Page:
Similar to the weather representing awkwardness and rejoicing, it can also represent anger and passion amongst the characters. As time passes a little more, Gatsby, Tom, Daisy, Nick, and Jordan go to New York on a day which is the year’s hottest day. Throughout this chapter, Fitzgerald constantly describes the weather as being excruciatingly hot. When readers look back at the story, they realize the weather gets hotter and hotter as the book progresses. The reason for the increasing is more than just marking spring’s transition to summer; the heat coincides with Gatsby and Daisy’s growing love and Gatsby and Tom’s growing tension. The gang’s excursion to New York occurring on the year’s hottest day means this is the day when Tom and Gatsby’s tension and Gatsby’s Daisy’s love come to a crisis. Daisy’s quote foreshadows this future crisis: “’But it’s so hot,’ insisted Daisy, on the verge of tears.

“And everything”s so confused’” (125). Her association of confusion with the weather implies a coming confusion, passion, emotion, and conflict. As expected, although this chapter is not the book’s climax, it is the most intense part of the book. It is in this very chapter that Tom openly scorns Gatsby about Gatsby’s reputation and his love for Daisy. It is also in this chapter that Daisy ultimately has to choose between leaving with Gatsby or staying with Tom, and she chooses the latter. Thus, it is very fitting that all this passion and conflict occur on that year’s hottest day, as the hot weather correlates perfectly with the conflict.

The last portions of the book, Gatsby’s death and the aftermath, are worth noting for its complex weather, since Fitzgerald adds both a more positive and darker meaning to it. On the day of his death, it is the first day of autumn, when the temperature starts getting chilly. This chilly weather is a perfect setting for the cold-blooded murder that’s about to occur. Thus, in this chapter, the most hateful action occurs. After Gatsby’s death, Nock holds Gatsby’s funeral on a rainy day. In the arts and literature typically portray funerals on a rainy day, and they occur on a rainy day for a reason. Even though the rain in this case does not represent awkwardness, it underscores the dejection within the funeral attendant’s hearts and the situation’s unpleasantness.

But, at the funeral, the rain represents more than just sadness. What is most significant about this rain is a quote one of the attendants or the minister at the funeral says: “Blessed are the dead that the rain falls on” (183). This is clearly an allusion to either the English poet Edward Thomas or the famous 17th Century English proverb, “Blessed are the dead that the rain rains on,” or possibly both. In Edward Thomas’s case, the line “Blessed are the dead that the rain rains upon” (line 7) appears in his poem “Rain”. Despite the poem’s melancholy mood, Thomas does include these lines: “And neither hear the rain nor give it thanks/ For washing me cleaner than I have been” (lines 4-5), which precedes the line first mentioned. These lines make the rain a symbol of spiritual cleansing and therefore, the dead, cleansed by the rain, are truly blessed.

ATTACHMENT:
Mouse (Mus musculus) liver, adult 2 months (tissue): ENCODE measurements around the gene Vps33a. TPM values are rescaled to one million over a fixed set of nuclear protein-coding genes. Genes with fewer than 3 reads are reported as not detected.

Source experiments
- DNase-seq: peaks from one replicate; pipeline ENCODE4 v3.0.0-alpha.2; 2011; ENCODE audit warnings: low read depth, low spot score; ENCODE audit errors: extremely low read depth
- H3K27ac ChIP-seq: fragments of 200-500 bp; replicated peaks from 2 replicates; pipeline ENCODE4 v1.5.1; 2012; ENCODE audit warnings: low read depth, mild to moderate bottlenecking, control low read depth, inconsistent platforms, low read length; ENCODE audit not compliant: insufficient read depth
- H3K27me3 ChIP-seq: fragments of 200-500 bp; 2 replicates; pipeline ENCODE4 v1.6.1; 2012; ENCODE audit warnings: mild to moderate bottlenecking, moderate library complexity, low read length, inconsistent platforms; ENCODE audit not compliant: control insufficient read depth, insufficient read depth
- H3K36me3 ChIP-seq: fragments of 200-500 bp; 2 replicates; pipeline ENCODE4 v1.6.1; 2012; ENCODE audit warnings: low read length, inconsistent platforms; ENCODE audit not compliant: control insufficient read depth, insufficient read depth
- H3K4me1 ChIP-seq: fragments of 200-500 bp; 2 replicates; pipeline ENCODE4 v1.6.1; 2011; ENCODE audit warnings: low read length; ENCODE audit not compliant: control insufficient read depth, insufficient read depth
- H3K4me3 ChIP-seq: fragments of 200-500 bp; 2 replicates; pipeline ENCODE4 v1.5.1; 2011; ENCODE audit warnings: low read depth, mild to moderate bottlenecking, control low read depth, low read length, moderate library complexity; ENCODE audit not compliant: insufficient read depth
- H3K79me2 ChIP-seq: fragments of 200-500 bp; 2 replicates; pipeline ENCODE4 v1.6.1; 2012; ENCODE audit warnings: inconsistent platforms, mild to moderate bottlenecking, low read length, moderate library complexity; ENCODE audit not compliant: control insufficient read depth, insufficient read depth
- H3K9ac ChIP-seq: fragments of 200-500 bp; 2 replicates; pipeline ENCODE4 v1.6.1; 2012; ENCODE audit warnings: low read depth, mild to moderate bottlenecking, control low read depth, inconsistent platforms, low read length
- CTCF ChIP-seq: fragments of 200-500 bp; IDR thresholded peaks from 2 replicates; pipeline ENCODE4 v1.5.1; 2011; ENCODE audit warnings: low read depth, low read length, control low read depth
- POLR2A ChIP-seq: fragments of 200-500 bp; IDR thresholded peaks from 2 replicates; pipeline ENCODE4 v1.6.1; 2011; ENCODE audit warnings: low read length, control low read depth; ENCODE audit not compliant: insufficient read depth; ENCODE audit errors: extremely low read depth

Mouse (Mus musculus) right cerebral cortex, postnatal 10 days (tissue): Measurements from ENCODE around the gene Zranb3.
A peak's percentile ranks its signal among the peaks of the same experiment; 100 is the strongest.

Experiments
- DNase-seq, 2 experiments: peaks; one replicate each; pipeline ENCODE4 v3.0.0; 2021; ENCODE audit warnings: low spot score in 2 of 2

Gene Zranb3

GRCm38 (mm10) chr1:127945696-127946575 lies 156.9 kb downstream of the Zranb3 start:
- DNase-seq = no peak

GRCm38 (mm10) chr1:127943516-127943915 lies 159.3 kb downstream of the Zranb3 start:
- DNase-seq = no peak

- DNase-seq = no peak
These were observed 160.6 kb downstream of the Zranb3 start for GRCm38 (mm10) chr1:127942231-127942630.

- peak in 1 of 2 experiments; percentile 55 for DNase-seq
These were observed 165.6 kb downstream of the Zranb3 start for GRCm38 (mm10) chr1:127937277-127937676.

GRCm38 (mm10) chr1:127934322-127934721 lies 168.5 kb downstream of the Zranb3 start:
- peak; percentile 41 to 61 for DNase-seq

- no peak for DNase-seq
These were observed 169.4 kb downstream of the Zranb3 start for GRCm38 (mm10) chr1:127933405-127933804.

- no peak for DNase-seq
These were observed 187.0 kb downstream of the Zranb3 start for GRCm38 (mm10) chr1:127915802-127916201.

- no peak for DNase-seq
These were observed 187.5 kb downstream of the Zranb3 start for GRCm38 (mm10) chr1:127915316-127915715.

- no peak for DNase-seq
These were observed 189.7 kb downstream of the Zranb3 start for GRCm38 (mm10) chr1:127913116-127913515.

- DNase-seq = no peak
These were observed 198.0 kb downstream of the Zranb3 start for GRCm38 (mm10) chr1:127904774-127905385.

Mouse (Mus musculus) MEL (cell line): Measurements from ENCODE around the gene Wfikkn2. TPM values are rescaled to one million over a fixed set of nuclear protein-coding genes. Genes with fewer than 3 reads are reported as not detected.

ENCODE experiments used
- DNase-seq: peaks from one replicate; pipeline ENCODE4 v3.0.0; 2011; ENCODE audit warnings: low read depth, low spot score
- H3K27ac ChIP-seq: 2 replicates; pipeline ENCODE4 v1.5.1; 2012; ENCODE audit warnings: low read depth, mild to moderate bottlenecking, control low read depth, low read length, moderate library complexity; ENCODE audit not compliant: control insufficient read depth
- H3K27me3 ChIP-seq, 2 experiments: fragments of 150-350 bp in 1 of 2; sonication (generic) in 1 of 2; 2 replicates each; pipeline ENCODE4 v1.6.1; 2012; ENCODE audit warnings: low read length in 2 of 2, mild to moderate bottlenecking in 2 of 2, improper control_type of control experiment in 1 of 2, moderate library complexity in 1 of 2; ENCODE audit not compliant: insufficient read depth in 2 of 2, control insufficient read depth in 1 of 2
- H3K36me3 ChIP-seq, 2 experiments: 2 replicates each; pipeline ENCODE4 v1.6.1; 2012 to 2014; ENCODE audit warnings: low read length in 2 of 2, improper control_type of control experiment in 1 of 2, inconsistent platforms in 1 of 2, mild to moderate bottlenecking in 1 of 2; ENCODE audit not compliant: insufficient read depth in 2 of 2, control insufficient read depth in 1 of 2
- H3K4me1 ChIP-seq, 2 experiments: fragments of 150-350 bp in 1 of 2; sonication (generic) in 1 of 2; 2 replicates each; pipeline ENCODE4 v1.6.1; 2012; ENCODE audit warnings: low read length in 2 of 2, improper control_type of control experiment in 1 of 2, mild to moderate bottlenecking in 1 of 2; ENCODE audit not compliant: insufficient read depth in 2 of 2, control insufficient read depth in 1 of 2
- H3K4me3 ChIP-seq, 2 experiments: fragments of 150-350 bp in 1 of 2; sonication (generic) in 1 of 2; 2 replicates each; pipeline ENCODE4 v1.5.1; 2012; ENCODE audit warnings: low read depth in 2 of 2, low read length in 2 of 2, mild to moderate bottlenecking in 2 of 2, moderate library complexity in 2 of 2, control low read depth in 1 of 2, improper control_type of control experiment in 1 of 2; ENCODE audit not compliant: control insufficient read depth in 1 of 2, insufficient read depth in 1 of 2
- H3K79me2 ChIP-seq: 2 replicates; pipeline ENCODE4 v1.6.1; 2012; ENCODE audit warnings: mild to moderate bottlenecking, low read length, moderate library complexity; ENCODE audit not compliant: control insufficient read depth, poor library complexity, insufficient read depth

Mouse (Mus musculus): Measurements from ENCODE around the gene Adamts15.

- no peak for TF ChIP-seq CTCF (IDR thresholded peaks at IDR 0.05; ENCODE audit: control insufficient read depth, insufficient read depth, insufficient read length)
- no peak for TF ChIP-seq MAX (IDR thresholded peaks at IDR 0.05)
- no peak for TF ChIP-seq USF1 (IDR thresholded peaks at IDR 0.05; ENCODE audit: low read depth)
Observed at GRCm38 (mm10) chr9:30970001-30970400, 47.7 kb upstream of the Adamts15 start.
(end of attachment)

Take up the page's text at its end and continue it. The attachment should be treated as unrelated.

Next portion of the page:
The English proverb, however, means that if the rain falls on a coffin, it indicates that the deceased’s soul has arrived safely to the afterlife. In both the proverb and the poem, rain takes a positive connotation and embodies a blessing. This spiritual cleansing corresponds well with Gatsby’s numerous religious associations and Nick’s idea that Gatsby is the only moral person he meets in the East. Thus, it is perfect that someone moral and surrounded by religious imagery be spiritually cleansed before ascending to heaven. In Gatsby’s funeral, the rain serves as both a symbol of sadness and cleansing, and Fitzgerald’s ability to skillfully incorporate the weather sheds much meaning into the book.

The Great Gatsby, by F. Scott Fitzgerald, tells a story of love, ambition, and tragedy. His characters in the novel are as diverse as the weather employed. One minute it is raining, and the next minute, it is completely sunny. All this weather serves a purpose, whether to emphasize the tension or to show spiritual cleansing. The weather’s ultimate purpose is to underscore the situation’s mood and relationships between the characters. This is clearly present in numerous situations where the weather plays a significant role. It sheds light on the wealthy people’s corruption and Gatsby’s spirituality. In the end, Fitzgerald crafts a book that not only interests the readers, but is also full of vivid weather imagery that adds much significance to the book’s meaning.